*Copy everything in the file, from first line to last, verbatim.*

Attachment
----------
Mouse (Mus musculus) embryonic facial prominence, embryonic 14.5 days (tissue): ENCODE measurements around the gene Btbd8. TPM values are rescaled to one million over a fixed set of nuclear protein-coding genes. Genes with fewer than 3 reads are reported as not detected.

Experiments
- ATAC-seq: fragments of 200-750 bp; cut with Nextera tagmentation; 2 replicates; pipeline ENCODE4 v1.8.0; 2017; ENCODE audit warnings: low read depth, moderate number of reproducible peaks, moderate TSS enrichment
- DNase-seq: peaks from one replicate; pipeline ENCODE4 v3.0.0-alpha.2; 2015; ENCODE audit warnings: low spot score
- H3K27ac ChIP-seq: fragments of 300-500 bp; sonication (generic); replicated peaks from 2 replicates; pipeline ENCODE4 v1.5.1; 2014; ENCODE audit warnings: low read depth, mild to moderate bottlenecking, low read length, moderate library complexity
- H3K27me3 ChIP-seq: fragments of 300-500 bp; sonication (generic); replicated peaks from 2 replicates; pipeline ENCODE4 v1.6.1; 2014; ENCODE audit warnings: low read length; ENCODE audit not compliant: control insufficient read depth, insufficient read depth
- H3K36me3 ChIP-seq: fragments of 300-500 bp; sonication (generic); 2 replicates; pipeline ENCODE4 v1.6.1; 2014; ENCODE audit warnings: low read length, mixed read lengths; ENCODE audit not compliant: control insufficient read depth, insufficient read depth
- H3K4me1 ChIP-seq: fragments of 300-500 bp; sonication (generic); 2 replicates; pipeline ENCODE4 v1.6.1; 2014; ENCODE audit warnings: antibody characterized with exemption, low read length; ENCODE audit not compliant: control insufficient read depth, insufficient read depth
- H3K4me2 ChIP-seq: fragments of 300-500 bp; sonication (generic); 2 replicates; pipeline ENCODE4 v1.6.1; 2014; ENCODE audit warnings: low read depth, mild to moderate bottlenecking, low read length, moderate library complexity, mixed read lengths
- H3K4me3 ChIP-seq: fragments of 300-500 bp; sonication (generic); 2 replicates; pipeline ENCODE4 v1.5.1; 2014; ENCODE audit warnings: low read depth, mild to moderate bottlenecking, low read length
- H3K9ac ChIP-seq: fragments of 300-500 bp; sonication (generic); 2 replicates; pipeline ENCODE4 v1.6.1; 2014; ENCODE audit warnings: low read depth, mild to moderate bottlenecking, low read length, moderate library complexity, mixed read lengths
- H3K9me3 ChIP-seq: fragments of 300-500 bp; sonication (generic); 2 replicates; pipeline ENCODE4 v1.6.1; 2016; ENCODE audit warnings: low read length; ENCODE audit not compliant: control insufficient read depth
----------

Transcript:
Mouse (Mus musculus) embryonic facial prominence, embryonic 14.5 days (tissue): ENCODE measurements around the gene Btbd8. TPM values are rescaled to one million over a fixed set of nuclear protein-coding genes. Genes with fewer than 3 reads are reported as not detected.

Experiments
- ATAC-seq: fragments of 200-750 bp; cut with Nextera tagmentation; 2 replicates; pipeline ENCODE4 v1.8.0; 2017; ENCODE audit warnings: low read depth, moderate number of reproducible peaks, moderate TSS enrichment
- DNase-seq: peaks from one replicate; pipeline ENCODE4 v3.0.0-alpha.2; 2015; ENCODE audit warnings: low spot score
- H3K27ac ChIP-seq: fragments of 300-500 bp; sonication (generic); replicated peaks from 2 replicates; pipeline ENCODE4 v1.5.1; 2014; ENCODE audit warnings: low read depth, mild to moderate bottlenecking, low read length, moderate library complexity
- H3K27me3 ChIP-seq: fragments of 300-500 bp; sonication (generic); replicated peaks from 2 replicates; pipeline ENCODE4 v1.6.1; 2014; ENCODE audit warnings: low read length; ENCODE audit not compliant: control insufficient read depth, insufficient read depth
- H3K36me3 ChIP-seq: fragments of 300-500 bp; sonication (generic); 2 replicates; pipeline ENCODE4 v1.6.1; 2014; ENCODE audit warnings: low read length, mixed read lengths; ENCODE audit not compliant: control insufficient read depth, insufficient read depth
- H3K4me1 ChIP-seq: fragments of 300-500 bp; sonication (generic); 2 replicates; pipeline ENCODE4 v1.6.1; 2014; ENCODE audit warnings: antibody characterized with exemption, low read length; ENCODE audit not compliant: control insufficient read depth, insufficient read depth
- H3K4me2 ChIP-seq: fragments of 300-500 bp; sonication (generic); 2 replicates; pipeline ENCODE4 v1.6.1; 2014; ENCODE audit warnings: low read depth, mild to moderate bottlenecking, low read length, moderate library complexity, mixed read lengths
- H3K4me3 ChIP-seq: fragments of 300-500 bp; sonication (generic); 2 replicates; pipeline ENCODE4 v1.5.1; 2014; ENCODE audit warnings: low read depth, mild to moderate bottlenecking, low read length
- H3K9ac ChIP-seq: fragments of 300-500 bp; sonication (generic); 2 replicates; pipeline ENCODE4 v1.6.1; 2014; ENCODE audit warnings: low read depth, mild to moderate bottlenecking, low read length, moderate library complexity, mixed read lengths
- H3K9me3 ChIP-seq: fragments of 300-500 bp; sonication (generic); 2 replicates; pipeline ENCODE4 v1.6.1; 2016; ENCODE audit warnings: low read length; ENCODE audit not compliant: control insufficient read depth